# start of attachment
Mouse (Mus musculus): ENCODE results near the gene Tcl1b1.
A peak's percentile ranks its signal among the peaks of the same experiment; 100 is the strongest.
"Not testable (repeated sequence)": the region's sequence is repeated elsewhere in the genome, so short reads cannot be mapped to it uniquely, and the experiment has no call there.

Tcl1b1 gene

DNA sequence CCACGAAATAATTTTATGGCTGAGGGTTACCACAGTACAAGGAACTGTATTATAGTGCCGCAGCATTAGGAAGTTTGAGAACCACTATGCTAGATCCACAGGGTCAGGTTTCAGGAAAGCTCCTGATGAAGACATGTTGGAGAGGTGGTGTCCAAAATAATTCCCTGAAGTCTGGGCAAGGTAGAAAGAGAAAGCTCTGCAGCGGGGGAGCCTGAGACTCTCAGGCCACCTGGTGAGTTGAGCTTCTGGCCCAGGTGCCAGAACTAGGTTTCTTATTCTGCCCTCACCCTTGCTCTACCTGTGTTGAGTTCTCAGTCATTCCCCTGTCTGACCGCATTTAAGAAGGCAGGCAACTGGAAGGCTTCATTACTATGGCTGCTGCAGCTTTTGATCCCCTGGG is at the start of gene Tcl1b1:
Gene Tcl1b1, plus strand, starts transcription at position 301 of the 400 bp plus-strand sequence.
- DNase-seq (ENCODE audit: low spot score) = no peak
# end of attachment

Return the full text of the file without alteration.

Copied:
Mouse (Mus musculus): ENCODE results near the gene Tcl1b1.
A peak's percentile ranks its signal among the peaks of the same experiment; 100 is the strongest.
"Not testable (repeated sequence)": the region's sequence is repeated elsewhere in the genome, so short reads cannot be mapped to it uniquely, and the experiment has no call there.

Tcl1b1 gene

DNA sequence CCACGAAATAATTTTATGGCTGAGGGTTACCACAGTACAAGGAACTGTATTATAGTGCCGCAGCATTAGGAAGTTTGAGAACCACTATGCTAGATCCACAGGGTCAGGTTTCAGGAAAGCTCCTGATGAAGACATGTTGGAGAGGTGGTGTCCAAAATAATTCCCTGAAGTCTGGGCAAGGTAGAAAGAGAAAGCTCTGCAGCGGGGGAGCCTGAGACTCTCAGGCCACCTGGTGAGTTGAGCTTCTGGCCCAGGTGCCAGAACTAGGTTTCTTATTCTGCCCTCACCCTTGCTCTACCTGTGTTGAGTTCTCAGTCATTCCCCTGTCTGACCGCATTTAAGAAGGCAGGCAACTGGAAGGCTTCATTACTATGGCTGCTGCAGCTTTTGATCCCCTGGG is at the start of gene Tcl1b1:
Gene Tcl1b1, plus strand, starts transcription at position 301 of the 400 bp plus-strand sequence.
- DNase-seq (ENCODE audit: low spot score) = no peak